Genotype x environment interaction for milk production of daughters of Australian dairy sires from test-day records

Hayes, B. J., Carrick, M., Bowman, P. and Goddard, M. E. (2003) Genotype x environment interaction for milk production of daughters of Australian dairy sires from test-day records. Journal of Dairy Science, 86 11: 3736-3744. doi:10.3168/jds.S0022-0302(03)73980-0


Author Hayes, B. J.
Carrick, M.
Bowman, P.
Goddard, M. E.
Title Genotype x environment interaction for milk production of daughters of Australian dairy sires from test-day records
Journal name Journal of Dairy Science   Check publisher's open access policy
ISSN 0022-0302
1525-3198
Publication date 2003-11
Sub-type Article (original research)
DOI 10.3168/jds.S0022-0302(03)73980-0
Open Access Status Not yet assessed
Volume 86
Issue 11
Start page 3736
End page 3744
Total pages 9
Place of publication New York, NY, United States
Publisher Elsevier
Language eng
Abstract In Australia, dairy farming is carried out in environments that vary in many ways, including level of feeding and climate variables such as temperature and humidity. The aim of this study was to assess the magnitude of genotype × environment interactions (G×E) on milk production traits (milk yield, protein yield, and fat yield) for a range of environmental descriptors. The environment on individual test days was described by herd size (HS), average herd protein yield (AHTDP), herd test-day coefficient of variation for protein yield (HTDCV), and temperature humidity index (THI). A sire random regression model was used to model the response of a sire’s daughters to variation in the environment and to calculate the genetic correlation between the same traits measured in two widely different environments. Using test-day records, rather than average lactation yields, allowed exploitation of withincow variation as well as between-cow variation at different levels of AHTDP, and led to more accurate estimates of sire breeding values for “response to environment.” The greatest G×E observed was due to variation in AHTDP, with a genetic correlation of 0.78 between protein yield when AHTDP = 0.54 kg and protein yield when AHTDP = 1.1 kg (the 5th and 95th percentile of the distribution of AHTDP). The G×E was also observed for THI, with a genetic correlation of 0.90 between protein yield at the 5th and 95th percentile of THI. The use of response to environment estimated breeding values to improve the accuracy of international sire evaluations is discussed.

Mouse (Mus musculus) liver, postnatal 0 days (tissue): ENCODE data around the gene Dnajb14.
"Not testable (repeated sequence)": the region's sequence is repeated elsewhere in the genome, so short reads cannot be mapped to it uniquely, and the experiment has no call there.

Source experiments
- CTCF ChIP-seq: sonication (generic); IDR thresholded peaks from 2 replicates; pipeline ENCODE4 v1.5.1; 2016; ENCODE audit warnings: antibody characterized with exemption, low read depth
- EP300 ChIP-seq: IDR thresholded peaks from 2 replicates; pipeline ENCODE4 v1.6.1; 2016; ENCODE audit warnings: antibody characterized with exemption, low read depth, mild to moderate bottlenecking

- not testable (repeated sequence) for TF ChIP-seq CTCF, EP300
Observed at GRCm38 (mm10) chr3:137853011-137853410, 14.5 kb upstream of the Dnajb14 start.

Keyword Genotype x environment interaction
Herd test day
Random regression
Q-Index Code C1
Q-Index Status Provisional Code
Institutional Status Non-UQ

Document type: Journal Article
Sub-type: Article (original research)
Collection: Queensland Alliance for Agriculture and Food Innovation
 
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